How to Spend 24 Hours in Marbella

Fontanilla beach, Marbella; Michael Vadon/flickr
Fontanilla beach, Marbella; Michael Vadon/flickr
Photo of Mark Nayler
19 December 2017

There is much more to Marbella than swanky beach bars. As you’ll discover on a 24-hour visit here, this lively Mediterranean city has plenty more to offer, including a beautiful old town and a classy shopping scene. Read our guide for how to get the most out of 24 hours in Marbella.

Old town

Spend a good part of your morning in Marbella exploring its casco antiguo, or old town. Because it’s rarely mentioned in lists of Andalusia’s prettiest neighbourhoods, the city’s oldest quarter comes as a wonderful surprise. Consisting of a web of gorgeous, flower-filled streets and squares, it extends westwards from Plaza Puente Málaga (bordered by the ring road to the south and Calle Salvador Rueda to the north). Navigating this beautiful maze can quickly become confusing – but that’s the whole point, as getting lost is the best way to explore barrios such as this. Sooner or later you’ll end up in the Plaza de los Naranjos, a typical Andalusian square filled with orange trees and surrounded by bars and restaurants.

A typical street in Marbella’s beautiful old town; Kamyar Adl/flickr

Historical attractions

Marbella’s casco antiguo doesn’t exactly overflow with historical attractions (aside from the gracefully ageing townhouses to be found on every street, that is), but two structures are well worth seeing. On the eastern edge of the area are the 10th and 11th-century walls of what was once the city’s Moorish castle. Scarred by the wounds of long-forgotten battles, they are all that remain of the original building. And in the centre of the barrio is the Iglesia de Nuestra Señora de Encarnación, an elegant 17th-century church that bustles with locals attending mass come early evening.


This part of Marbella is also notable for the classy boutique shops that line its narrow streets. In fact, it’s impossible to walk for a couple of minutes without being lured by charming sales assistants into outlets for shoes, clothes, handbags, jewellery and gifts. Top tip: visitors who don’t wish to be dragged from boutique to boutique by their travelling companions might be better off finding a decent local bar for post-shopping refreshment instead. Try Taberna Casa Curro – a tiny tapas joint decorated with old-school bullfighting and flamenco posters.

The tower of old Marbella’s Encarnación church; Hernán Piñera/flickr

Museo del Bonsai

Before lunch, check out Marbella’s quirkiest museum. Located just north of the historic centre in the Represa Park, the Museo del Bonsai houses Europe’s largest collection of wild olive trees and an equally captivating population of miniature trees and shrubs.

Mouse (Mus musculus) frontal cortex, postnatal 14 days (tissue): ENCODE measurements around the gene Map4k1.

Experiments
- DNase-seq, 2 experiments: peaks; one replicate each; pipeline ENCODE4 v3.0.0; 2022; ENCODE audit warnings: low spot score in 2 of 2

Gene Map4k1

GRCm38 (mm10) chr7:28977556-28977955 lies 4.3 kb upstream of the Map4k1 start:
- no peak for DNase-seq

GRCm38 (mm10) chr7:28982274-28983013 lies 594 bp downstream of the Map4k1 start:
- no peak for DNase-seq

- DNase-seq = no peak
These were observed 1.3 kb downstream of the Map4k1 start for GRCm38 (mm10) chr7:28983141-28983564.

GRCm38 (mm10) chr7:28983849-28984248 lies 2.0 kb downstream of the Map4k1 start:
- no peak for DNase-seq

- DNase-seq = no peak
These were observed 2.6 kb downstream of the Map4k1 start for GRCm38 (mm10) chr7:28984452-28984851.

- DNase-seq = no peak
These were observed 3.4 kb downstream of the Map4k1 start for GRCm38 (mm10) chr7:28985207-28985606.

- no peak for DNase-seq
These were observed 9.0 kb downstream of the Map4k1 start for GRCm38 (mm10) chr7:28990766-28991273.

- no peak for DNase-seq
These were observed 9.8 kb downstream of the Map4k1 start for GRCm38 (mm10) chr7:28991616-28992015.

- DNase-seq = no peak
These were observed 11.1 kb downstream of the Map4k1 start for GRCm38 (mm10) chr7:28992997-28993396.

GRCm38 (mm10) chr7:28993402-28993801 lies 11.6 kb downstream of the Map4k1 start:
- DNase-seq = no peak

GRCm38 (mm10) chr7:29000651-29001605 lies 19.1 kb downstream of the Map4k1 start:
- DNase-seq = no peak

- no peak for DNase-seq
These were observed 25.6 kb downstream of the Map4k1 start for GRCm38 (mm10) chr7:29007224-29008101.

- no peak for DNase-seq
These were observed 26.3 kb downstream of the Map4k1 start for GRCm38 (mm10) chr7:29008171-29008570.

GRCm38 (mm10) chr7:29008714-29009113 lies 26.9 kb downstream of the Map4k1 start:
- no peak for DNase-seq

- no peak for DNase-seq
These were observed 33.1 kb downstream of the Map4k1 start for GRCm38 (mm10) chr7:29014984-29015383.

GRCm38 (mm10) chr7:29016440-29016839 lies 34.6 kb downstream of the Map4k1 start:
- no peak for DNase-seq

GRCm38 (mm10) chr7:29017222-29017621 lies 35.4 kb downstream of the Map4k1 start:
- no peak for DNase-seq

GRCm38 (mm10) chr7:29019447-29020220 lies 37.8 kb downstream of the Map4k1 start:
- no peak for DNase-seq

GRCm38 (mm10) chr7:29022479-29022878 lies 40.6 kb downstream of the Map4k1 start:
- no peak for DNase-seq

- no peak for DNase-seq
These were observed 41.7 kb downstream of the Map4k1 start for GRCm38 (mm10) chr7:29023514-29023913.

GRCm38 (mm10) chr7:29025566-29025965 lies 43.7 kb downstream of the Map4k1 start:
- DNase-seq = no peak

Lunch with the locals

For a lively and authentic spot for lunch, explore the streets that lie just to the east of the casco antiguo, north of the ring road. Those that run off Avenida Antonio Belón are home to some superb local restaurants and tapas bars that fill up with office workers at around 2pm. Most of them offer set lunch menus of homemade Andalusian cuisine, priced between €10-15 (which is excellent value). Particularly good for the quality of its food and lively ambience is Bar Guerola.

Beaches & the Paseo Maritimo

After a leisurely lunch, dedicate your afternoon in Marbella to relaxing on its beaches or, if you’re visiting later in the year, strolling along the Paseo Maritimo. Playa de la Fontanilla is the largest of Marbella’s four principal beaches and becomes very crowded in the summer months; as a general rule, the further west you head, the less crowded the sands are and the better the chiringuitos. Walk down the promenade, past the smart Amaré Beach Hotel, and you’ll soon find yourself in the Barrio de Pescadores – Fishermen’s Quarter – which is home to to the lovely little Playa de la Bajadilla. This tranquil beach overlooks the lesser-known of Marbella’s two ports, where quaint fishing boats are moored after their morning’s work.

Playa de la Fontanilla; Peter & Michelle S/flickr

Thanks to Marbella’s sunny climate, you can enjoy the beaches here as late as October; but if you’re visiting during the off-season, there’s still plenty to do along the Paseo Maritimo, which begins at the Hotel Fuerte and stretches the length of the city along the waterfront. Marvel at the Salvador Dali sculptures on the Avenida del Mar; take a shady break in Constitution Park, or simply weave amongst the locals as they take their afternoon stroll in big groups of friends or family. The views out towards the north coast of Africa are wonderful and on a clear day you can see the Rock of Gibraltar 50 miles (80km) to the east, often wearing its cap of heavy cloud.

Barrio de Pescadores & Restaurante Puerto Playa

It would be a sin to spend 24 hours in Marbella without trying the fantastic seafood, so for dinner head west out of the city centre into the fishing quarter. Walking past the fisherman’s huts on your left and keeping the Bajadilla beach on your right, you’ll soon arrive at the Puerto Playa restaurant. With tables out on the sand and a large covered terrace for chillier days, this is one of Marbella’s best seafood restaurants and the perfect spot to watch the sun set on your day in Marbella.

A fishing boat returns to Marbella’s harbour – with hungry seagulls in tow; Hernán Piñera/flickr

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